At this time of year we all get excited about fireworks but unfortunately the same cannot be said for our pets. Here is some helpful advice about how to help them over the next few weeks that was also in our Autumn Newsletter. If you did not receive a newsletter by email please contact the
Here are a few helpful tips to get through the season!
In the run up to Bonfire Night walk your dog when it is still light outside. This reduces the possibility of fireworks being set off and your dog becoming worried.
Ensure your cat is safely contained inside before nightfall.
Make sure rabbit/guinea pig hutches are secure and well protected.
Make sure all windows, doors and cat flaps are securely closed during fireworks night. This will reduce the chances of your pets escaping.
Provide extra litter trays for cats in case they are not used to being confined to the house.
Provide distractions, for example new toys or chews, while fireworks are happening. Draw curtains and switch on the TV to mask the noise from the fireworks. Putting the washing machine on or doing the hoovering is often a good distraction.
Try not to leave your pets alone while fireworks are going off, pets will be more relaxed when they have a familiar person with them during this time.
DO NOT punish your pet! This will only make your pet more distressed.
Providing a den or hiding place where your pet can feel safe, is very important and can be as easy as creating a den under a table using a blanket or leaving a wardrobe door open so your cat can find a safe place. You can further increase your pet’s feeling of security by plugging in an Adaptil for dogs or Feliway diffusers for cats as close to the den or hiding place as possible, start using the diffuser at least a few days before fireworks are expected. These are diffusers that release calming pheromones into the environment and can be found at most Veterinary Practices.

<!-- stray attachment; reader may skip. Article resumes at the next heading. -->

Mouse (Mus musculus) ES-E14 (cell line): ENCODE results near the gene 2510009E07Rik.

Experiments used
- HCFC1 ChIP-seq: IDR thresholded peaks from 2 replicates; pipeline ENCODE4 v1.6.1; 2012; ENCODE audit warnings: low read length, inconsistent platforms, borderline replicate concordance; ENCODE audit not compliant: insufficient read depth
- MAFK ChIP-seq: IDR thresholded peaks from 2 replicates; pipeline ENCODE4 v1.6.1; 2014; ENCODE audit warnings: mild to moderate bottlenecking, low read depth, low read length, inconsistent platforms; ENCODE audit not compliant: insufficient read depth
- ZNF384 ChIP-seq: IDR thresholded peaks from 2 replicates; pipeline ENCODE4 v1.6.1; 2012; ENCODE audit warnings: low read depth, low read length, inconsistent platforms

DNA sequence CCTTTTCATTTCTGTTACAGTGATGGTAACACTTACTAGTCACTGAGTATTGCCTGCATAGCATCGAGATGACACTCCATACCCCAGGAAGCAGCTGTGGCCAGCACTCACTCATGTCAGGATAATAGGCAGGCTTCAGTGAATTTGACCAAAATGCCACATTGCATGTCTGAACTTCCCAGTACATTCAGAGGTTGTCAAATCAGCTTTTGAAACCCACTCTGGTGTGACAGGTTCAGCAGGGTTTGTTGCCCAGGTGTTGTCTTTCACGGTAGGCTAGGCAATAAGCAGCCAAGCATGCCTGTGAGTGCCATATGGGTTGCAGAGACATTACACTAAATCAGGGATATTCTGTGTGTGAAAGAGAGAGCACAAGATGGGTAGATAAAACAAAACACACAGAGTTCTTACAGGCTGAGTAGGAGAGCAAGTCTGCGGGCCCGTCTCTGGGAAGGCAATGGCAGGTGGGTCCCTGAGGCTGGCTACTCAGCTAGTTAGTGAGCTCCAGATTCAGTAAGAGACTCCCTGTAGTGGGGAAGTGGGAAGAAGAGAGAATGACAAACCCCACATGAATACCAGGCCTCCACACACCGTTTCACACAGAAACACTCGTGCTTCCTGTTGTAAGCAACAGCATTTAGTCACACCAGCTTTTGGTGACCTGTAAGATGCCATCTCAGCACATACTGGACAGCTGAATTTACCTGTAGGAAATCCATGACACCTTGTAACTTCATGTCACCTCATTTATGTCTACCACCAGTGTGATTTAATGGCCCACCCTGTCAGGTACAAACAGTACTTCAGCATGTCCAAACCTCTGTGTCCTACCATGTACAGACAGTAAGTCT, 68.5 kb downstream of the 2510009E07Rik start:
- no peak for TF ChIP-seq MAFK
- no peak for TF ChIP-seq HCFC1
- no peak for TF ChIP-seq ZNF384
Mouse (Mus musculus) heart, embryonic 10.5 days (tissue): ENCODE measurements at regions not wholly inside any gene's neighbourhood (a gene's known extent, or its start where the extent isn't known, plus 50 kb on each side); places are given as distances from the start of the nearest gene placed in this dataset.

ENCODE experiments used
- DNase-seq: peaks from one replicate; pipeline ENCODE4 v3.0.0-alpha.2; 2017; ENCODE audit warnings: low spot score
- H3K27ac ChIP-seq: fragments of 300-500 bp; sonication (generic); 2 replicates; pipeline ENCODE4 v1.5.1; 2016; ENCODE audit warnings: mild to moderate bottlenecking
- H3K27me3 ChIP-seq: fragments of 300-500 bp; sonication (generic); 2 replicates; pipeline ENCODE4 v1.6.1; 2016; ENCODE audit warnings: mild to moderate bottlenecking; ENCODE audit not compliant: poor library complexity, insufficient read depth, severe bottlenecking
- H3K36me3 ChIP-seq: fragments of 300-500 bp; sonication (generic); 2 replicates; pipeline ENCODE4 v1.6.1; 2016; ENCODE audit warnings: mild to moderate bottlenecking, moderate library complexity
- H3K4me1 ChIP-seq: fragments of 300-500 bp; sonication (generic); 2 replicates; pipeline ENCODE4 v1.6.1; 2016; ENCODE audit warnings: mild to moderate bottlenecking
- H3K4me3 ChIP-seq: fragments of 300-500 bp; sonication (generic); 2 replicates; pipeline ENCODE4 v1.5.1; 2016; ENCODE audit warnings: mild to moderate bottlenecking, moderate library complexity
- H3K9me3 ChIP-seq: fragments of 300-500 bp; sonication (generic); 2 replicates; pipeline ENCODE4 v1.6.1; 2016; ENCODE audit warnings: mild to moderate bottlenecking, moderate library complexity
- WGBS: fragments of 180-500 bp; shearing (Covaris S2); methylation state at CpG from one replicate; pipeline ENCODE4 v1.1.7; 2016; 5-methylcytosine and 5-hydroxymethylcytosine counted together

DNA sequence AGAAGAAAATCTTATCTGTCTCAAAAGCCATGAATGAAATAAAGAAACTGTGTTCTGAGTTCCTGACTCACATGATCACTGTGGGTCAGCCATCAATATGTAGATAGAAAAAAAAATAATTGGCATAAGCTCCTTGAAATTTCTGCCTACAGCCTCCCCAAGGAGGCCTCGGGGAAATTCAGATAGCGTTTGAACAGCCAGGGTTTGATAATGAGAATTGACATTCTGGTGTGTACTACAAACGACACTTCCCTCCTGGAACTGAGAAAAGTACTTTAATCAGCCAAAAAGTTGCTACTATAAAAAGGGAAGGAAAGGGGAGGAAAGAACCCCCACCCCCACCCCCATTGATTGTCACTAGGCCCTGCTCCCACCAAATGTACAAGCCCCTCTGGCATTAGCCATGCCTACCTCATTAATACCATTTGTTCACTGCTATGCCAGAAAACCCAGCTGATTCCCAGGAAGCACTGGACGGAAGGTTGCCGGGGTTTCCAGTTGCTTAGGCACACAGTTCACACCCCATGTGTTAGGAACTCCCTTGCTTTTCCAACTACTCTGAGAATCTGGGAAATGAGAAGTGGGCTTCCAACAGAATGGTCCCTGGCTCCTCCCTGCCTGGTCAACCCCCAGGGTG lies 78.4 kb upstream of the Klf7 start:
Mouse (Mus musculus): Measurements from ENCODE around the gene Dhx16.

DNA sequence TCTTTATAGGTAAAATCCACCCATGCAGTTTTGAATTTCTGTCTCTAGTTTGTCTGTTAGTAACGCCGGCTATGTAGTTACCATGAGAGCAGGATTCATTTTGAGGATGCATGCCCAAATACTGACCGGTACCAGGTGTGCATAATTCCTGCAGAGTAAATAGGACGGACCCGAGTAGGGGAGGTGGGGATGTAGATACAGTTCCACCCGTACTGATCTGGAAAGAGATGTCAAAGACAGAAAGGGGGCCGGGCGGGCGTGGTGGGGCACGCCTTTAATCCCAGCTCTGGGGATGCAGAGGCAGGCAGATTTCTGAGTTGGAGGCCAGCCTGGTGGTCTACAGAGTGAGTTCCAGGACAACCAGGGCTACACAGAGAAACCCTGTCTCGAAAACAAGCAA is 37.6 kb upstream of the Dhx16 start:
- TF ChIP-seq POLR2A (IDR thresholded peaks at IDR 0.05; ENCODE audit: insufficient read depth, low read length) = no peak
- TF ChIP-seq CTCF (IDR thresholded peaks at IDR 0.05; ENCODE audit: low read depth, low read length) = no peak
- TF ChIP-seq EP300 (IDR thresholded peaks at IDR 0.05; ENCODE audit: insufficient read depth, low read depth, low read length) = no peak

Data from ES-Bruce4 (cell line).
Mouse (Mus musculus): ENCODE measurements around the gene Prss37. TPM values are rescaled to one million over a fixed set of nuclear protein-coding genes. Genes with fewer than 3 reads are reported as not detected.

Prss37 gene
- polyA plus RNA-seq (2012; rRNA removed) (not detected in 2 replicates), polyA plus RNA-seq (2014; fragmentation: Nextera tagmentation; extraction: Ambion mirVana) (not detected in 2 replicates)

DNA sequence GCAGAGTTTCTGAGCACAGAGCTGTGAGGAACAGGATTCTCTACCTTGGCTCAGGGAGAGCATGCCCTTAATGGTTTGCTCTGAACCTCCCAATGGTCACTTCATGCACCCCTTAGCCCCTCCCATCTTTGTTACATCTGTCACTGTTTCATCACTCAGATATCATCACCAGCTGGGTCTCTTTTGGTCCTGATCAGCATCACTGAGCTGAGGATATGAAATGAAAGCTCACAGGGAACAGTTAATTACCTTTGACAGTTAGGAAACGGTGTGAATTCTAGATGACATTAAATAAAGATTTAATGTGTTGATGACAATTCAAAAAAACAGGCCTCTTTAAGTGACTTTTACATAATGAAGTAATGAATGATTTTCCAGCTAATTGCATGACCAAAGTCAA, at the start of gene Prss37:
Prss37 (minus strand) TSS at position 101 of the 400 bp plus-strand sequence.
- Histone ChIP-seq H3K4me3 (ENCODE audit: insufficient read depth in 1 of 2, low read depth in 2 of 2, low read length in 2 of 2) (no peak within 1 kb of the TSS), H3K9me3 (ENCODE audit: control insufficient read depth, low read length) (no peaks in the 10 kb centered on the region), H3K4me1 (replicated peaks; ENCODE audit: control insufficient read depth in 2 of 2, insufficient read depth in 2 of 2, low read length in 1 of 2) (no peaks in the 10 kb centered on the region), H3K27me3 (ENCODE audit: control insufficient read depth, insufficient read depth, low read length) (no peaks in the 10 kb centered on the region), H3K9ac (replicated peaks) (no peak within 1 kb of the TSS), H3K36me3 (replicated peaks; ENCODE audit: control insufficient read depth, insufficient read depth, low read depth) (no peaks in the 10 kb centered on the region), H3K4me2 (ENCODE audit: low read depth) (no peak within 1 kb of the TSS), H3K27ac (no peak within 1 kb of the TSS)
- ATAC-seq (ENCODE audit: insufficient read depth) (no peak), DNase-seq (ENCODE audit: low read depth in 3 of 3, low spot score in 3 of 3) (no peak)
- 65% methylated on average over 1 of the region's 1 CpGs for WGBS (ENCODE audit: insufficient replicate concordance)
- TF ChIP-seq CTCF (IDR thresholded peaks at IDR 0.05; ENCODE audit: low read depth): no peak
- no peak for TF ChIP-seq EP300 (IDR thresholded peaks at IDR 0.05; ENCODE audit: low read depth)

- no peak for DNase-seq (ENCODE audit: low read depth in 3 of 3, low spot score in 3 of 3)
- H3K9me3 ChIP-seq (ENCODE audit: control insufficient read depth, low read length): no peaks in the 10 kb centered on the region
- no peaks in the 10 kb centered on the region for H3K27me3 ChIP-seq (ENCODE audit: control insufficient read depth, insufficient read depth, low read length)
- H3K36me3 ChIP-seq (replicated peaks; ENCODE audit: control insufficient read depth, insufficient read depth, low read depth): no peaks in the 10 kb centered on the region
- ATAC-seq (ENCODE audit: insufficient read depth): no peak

Try to ignore fearful behaviour, such a panting, shaking and whining. Dogs may pick up on their owner’s anxiety which could make the problem worse. Reassuring your pet only validates their concerns and makes them more fearful.
Other options to help include -
Desensitisation programs involving training your pet slowly not to be scared.
Thundershirts! For some pets these work brilliantly. These are T Shirts based on the swaddling principle. We have them in stock to try for size.
Medication - ranging from herbal remedies, such as Nutracalm, to prescription medication for extreme cases.
As always if you are worried about your pet, please contact one of us at the surgery where we are more than happy to give advice, either via